The University of Southampton
University of Southampton Institutional Repository

Clinical and laboratory-based approaches to investigating the development of biofilms in neonatal enteral feeding tubes: influence of infant care regime and environment

Clinical and laboratory-based approaches to investigating the development of biofilms in neonatal enteral feeding tubes: influence of infant care regime and environment
Clinical and laboratory-based approaches to investigating the development of biofilms in neonatal enteral feeding tubes: influence of infant care regime and environment
Premature infants display a diminished immune system in comparison to full term infants. This, coupled with long hospital stays and increased exposure to invasive procedures, predisposes these infants to increased rates of morbidity and mortality. One such procedure is the placement of an enteral feeding tube. These devices deliver essential, highly nutritional, feeds to infants who are unable to do so naturally. The internal environment of these tubes provides the perfect replicative niche for biofilms to form.

Biofilms are a well-documented clinical concern, owing to their difficulty to treat, potential to cause serious infection and ability to harbour pathogenic organisms. Many studies have been conducted into contamination of adult feeding devices and the impact on patient morbidity and mortality – however, there is very little research into the impact this may have in neonates.

Initial laboratory-based experiments sought to understand the ability to adhere to and growth characteristics of a number of potentially pathogenic microorganism upon the tubes. The utilisation of liquid, static and flow-based feeding models allowed us to display the ability of different microorganisms to grow upon different NGT material types, within different clinically used infant formulas.

The latter section encompassed a two-part clinical concept trial in which, via a combination of molecular and culture-based analysis, we demonstrated that not only is there a correlation between insertion time and increased colonisation but were also able to truly highlight the microbial diversity of this niche. Analysis of infant care regimes also demonstrated the impact specific patient factors have on these populations.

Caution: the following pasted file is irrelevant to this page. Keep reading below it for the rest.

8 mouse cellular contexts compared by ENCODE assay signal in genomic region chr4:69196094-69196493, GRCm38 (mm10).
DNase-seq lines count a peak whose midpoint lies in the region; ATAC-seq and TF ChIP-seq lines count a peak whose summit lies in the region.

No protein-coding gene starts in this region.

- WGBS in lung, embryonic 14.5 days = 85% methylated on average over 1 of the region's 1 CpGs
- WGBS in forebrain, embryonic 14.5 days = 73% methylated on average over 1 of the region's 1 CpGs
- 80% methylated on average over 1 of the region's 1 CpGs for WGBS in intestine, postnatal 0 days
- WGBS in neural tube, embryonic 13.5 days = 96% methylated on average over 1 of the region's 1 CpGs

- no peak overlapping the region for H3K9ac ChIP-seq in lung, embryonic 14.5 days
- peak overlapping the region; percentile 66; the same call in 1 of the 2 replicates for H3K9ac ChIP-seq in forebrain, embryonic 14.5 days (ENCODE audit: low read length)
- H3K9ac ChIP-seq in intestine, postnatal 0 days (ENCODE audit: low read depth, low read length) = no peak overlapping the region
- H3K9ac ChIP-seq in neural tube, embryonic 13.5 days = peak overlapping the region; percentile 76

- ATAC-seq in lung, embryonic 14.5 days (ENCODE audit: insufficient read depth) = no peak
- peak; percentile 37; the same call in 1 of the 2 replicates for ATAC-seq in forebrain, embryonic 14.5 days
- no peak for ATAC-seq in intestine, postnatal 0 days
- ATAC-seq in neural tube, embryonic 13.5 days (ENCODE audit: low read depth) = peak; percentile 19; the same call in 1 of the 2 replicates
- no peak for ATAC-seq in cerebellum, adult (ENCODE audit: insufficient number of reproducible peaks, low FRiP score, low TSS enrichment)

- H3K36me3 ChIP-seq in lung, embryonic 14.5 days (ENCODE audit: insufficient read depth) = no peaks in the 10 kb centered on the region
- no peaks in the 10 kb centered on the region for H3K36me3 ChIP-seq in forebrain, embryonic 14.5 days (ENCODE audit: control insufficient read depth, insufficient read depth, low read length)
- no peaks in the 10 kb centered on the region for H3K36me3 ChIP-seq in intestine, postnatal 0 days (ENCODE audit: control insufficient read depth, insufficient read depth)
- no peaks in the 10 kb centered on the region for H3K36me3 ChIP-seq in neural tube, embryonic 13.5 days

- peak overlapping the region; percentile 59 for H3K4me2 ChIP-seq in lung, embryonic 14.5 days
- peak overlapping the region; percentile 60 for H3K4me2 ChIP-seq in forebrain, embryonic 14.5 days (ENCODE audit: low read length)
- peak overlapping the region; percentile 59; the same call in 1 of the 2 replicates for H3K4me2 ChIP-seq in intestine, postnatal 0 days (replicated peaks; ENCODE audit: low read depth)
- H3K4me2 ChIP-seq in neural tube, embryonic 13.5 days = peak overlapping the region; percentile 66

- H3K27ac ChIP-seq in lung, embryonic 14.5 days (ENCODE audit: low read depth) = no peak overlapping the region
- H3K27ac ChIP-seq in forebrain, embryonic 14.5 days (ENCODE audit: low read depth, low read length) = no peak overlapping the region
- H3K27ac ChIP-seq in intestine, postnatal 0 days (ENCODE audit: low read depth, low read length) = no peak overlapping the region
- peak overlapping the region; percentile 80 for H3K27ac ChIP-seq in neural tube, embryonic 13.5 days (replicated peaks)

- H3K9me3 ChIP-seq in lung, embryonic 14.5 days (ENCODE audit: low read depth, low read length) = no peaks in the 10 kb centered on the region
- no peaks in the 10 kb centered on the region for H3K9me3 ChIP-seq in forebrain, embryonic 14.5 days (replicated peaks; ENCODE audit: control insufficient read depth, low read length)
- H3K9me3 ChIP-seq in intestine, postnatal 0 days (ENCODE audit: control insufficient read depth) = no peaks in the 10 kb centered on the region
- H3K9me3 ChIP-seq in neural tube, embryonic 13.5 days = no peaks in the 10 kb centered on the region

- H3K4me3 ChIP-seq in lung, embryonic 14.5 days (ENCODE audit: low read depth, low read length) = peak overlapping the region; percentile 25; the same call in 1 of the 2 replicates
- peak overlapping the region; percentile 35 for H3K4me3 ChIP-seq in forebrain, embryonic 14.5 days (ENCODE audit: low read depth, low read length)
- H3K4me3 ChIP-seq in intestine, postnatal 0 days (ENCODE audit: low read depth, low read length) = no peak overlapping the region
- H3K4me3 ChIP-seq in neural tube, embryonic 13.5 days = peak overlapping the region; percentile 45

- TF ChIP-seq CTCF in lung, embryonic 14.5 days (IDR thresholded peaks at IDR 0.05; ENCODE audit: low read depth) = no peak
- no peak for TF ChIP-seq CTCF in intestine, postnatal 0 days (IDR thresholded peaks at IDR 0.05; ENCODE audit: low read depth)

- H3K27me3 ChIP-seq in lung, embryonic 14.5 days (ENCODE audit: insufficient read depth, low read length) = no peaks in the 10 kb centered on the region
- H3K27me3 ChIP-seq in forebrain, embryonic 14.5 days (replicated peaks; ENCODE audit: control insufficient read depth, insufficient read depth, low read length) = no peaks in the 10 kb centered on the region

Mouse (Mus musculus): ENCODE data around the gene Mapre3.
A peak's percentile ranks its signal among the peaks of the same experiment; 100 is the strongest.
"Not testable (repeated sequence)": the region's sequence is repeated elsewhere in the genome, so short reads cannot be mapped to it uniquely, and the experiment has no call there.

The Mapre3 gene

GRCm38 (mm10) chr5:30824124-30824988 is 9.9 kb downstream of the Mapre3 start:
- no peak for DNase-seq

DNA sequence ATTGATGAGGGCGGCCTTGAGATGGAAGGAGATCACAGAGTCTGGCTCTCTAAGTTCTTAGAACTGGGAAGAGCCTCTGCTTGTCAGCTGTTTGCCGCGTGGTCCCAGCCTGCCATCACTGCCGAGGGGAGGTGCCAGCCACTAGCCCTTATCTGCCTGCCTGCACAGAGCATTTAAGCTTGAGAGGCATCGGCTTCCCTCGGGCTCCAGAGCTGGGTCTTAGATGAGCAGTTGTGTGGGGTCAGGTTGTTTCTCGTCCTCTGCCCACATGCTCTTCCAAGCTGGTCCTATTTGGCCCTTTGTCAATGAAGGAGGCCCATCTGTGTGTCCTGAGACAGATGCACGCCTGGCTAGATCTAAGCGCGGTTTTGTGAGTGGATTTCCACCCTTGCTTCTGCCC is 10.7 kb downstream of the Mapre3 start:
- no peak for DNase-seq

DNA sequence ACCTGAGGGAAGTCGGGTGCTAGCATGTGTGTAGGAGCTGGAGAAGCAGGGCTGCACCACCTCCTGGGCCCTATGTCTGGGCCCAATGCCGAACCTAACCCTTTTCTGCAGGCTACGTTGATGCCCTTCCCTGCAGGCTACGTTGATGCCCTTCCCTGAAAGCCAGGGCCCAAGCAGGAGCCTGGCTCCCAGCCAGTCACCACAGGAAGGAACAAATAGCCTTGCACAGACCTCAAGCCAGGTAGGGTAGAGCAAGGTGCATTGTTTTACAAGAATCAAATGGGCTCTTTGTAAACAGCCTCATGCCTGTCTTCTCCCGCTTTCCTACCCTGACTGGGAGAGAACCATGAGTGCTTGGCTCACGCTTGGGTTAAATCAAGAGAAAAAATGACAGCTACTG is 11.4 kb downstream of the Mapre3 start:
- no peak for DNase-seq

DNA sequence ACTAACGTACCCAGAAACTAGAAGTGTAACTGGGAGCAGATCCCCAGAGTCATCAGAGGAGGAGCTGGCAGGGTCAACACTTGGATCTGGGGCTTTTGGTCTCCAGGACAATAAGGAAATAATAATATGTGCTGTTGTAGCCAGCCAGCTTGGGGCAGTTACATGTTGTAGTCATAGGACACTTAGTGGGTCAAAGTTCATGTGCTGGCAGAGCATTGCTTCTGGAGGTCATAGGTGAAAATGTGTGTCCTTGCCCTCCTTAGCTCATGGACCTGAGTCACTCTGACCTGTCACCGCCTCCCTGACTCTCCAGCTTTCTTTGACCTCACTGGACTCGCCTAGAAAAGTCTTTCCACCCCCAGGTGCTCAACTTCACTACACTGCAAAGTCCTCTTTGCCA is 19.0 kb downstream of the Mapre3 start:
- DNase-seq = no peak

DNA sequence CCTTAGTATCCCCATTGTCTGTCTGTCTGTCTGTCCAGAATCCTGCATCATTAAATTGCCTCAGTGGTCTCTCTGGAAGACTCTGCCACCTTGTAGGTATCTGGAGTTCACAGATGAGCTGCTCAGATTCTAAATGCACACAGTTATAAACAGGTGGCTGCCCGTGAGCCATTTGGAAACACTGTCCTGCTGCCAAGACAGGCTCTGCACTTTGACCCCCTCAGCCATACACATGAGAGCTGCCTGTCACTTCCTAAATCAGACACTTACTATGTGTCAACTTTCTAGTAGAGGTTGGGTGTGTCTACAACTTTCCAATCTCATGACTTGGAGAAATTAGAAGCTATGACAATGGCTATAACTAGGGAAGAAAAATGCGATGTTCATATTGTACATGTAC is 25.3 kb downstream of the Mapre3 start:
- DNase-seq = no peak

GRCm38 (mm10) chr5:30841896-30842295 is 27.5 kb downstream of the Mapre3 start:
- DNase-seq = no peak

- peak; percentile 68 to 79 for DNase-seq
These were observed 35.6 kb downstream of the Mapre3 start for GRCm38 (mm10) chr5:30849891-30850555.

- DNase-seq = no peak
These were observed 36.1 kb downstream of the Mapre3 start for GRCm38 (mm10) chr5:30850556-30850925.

The results generated throughout the initial laboratory-based models provided the groundwork for establishing, and understanding, the representative feeding model created. This model will provide clinicians and researchers with the ability to analyse multiple aspects of infant care, within a safe and controlled environment, on enteral tube contamination and blockage. The results from the clinical concept trial reinforced the accuracy of the flow model, as comparable levels of of contamination were observed over similar time periods, as well as demonstrating a link between increased insertion time and colonisation. The sequencing analysis is the first of its kind to truly represent the extent of microbial diversity within this niche, whilst also displaying how specific care regime factors, impact this diversity, such as increased abundance of Streptococcus with exclusive infant formula feeding.
University of Southampton
Winnard, Christopher
23a6fa57-b2b3-465c-9fda-9b358d54bddd
Winnard, Christopher
23a6fa57-b2b3-465c-9fda-9b358d54bddd
Keevil, Charles
cb7de0a7-ce33-4cfa-af52-07f99e5650eb

Winnard, Christopher (2019) Clinical and laboratory-based approaches to investigating the development of biofilms in neonatal enteral feeding tubes: influence of infant care regime and environment. University of Southampton, Doctoral Thesis, 318pp.

Record type: Thesis (Doctoral)

Abstract